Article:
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Wool Co-Operative Paints Red Ink Pictures in New Prospectus

Published: Mon 17 Jan 2011 02:35 PM
Wool Co-Operative Paints Red Ink Pictures in Amended Prospectus
The new Wool Partners Co-operative prospectus is no more attractive than the original version, except that it declares losses in its first year, hints at possible losses in its second year and lists significantly increased costs for interests and float expenses.
“The big question on everyone’s lips is, will the woolgrowers who have subscribed to the first version of the prospectus, get the chance to ask for their cheques back because of the substantially changed offer in the new prospectus?” asked the executive manager for the Wool Exporters Council, Mr Nick Nicholson.
He said Wool Partners Co-operative is projecting a loss to 30 June 2011 of $1.774 million. The following year the prospectus says WPC will make a profit of $1.418 million, but this is based on supply of 65 million kgs of wool.
“They have now reserved the right to start with 55 million kgs of wool, and if they go ahead at this level, we estimate they will lose another $600,000 in the year to June 2012. The first prospectus said the co-operative needed 65 million kgs of wool to run the company’s operations and there have been suggestions this level would give the organisation a ‘mandate’.
“If they go ahead at the lower level we say they won’t have that mandate, and I’d be asking whether they can generate sufficient cash flow and profits to support the price paid for the business,” Mr Nicholson said.
The purchase price of the assets the co-operative is buying from Wool Partners International, of $17,067,000 is to be paid in two instalments. The first instalment of $8,533,500 is due to be paid on 15 June 2011, and $8,533,500 plus interest on 15 June 2012.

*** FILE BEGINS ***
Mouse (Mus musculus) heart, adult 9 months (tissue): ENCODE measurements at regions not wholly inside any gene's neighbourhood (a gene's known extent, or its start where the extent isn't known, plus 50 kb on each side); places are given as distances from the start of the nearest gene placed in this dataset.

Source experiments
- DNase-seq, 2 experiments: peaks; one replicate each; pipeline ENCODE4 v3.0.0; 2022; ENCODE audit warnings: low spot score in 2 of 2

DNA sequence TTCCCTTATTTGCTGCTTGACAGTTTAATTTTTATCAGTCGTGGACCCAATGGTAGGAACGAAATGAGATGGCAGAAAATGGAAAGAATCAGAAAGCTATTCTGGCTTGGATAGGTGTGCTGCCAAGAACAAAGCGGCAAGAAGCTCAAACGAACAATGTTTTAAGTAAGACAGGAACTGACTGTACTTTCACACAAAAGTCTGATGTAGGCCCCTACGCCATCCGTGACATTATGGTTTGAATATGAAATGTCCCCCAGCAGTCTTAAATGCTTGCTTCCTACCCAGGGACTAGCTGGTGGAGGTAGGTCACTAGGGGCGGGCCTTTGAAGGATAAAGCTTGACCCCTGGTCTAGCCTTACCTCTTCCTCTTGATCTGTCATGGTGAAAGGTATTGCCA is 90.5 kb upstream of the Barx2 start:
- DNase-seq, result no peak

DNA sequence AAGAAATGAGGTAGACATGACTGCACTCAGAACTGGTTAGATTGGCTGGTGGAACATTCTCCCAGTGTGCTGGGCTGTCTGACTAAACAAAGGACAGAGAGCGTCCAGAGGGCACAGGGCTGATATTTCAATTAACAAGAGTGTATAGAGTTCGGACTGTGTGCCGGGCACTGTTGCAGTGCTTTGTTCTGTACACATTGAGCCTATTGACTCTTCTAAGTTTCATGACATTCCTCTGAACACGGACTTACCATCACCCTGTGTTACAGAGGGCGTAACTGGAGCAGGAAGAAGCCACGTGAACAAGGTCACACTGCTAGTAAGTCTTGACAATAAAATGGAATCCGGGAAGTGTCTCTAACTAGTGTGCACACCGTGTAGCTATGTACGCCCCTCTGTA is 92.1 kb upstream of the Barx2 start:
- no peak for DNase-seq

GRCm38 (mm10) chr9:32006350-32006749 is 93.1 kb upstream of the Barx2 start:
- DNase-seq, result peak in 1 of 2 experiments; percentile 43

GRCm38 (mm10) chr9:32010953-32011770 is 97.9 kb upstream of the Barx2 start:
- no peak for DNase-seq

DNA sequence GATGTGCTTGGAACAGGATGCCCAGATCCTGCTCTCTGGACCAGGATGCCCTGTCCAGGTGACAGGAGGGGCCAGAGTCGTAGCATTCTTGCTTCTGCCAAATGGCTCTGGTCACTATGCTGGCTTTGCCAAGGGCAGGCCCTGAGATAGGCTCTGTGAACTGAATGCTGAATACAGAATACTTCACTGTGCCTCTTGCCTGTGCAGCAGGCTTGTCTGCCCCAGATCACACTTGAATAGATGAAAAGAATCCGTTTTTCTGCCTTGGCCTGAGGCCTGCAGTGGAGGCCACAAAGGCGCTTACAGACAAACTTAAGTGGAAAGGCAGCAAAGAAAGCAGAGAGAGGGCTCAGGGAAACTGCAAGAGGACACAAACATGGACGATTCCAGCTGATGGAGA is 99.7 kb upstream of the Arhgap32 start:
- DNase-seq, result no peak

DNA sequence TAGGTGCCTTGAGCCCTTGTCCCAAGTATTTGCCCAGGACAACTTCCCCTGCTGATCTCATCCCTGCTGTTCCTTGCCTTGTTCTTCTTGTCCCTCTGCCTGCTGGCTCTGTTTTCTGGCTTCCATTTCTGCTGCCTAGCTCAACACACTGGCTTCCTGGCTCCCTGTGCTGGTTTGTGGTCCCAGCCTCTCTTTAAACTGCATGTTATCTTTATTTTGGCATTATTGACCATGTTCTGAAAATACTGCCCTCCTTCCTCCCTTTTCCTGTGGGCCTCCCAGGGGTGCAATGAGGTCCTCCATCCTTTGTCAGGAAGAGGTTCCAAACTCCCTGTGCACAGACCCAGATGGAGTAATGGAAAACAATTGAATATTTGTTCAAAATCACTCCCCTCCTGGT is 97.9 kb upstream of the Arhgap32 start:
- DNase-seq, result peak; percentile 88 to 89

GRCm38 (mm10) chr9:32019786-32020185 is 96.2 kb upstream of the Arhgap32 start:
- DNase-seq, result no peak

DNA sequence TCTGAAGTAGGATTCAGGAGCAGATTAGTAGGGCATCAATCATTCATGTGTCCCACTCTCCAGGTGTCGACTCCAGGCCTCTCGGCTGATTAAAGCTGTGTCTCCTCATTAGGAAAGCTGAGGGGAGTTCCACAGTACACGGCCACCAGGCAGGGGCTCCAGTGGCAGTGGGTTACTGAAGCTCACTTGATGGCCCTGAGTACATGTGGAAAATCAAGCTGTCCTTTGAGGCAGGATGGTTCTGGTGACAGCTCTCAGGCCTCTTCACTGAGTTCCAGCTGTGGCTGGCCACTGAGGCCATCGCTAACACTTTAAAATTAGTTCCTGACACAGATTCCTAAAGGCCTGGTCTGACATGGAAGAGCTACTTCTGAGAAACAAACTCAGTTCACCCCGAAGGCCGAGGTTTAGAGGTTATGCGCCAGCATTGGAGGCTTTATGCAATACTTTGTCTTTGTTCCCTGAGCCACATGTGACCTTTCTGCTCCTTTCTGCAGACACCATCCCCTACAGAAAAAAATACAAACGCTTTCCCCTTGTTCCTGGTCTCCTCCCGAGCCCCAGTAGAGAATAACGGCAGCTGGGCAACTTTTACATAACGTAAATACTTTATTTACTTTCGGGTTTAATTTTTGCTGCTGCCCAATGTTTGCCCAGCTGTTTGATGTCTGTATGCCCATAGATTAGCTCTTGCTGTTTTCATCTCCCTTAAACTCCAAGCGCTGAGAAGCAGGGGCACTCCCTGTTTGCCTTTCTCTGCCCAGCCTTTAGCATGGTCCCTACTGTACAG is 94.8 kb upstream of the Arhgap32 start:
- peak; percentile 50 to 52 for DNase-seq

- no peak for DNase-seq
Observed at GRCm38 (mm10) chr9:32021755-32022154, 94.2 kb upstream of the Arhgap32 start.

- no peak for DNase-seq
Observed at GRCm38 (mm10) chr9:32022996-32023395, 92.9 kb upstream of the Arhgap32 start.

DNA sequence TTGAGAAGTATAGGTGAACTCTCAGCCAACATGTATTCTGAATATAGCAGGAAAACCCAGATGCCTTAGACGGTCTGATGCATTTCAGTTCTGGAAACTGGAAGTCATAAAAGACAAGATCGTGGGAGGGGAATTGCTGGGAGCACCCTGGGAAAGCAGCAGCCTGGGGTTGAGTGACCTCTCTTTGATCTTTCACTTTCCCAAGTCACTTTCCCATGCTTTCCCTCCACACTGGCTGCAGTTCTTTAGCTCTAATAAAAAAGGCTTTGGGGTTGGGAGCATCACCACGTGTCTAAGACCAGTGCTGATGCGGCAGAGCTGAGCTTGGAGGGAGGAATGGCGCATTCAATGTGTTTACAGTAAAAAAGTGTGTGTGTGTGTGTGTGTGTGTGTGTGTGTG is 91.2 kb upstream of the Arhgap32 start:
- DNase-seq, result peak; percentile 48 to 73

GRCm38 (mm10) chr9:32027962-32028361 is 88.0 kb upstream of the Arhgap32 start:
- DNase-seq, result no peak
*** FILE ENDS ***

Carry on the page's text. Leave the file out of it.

“Interest on the second instalment is at 9.75%, so now, WPC pays the purchase price plus another $832,000 in interest.”
Mr Nicholson said an independent poll by Horizon Research revealed almost 100 percent awareness of the Wool Partners Co-operative capital raising offer and this led to a very high readership of the prospectus (research indicated 8 out of 10 woolgrowers read the offer document).
“But 7 out of 10 farmers who read the prospectus were disappointed with the content and 70.5 percent of the woolgrowers who were polled said they had not and did not intend to invest in the Wool Partners Co-operative float.
“When you have a massive communications failure first time round, which leads to a fund raising shortfall of $30 million and still needing another 23 percent of strong woolgrowers, the job of selling the amended version gets a whole lot harder. You’d have to ask what magic marketing they can use to change growers’ minds?” Mr Nicholson said.
“In spite of this communications failure the float costs have gone from $980,000 to $1.355 million with the communications and marketing component rocketing by $155,000 from $190,000 in the first prospectus to $345,000 in the new prospectus
“This project is clearly a fizzer,” Mr Nicholson said.
While the chairman of the co-operative, Mr Jeff Grant had lashed out at him last week, Mr Nicholson said he would keep asking hard questions that he believed the woolgrowers would want to know.
ENDS

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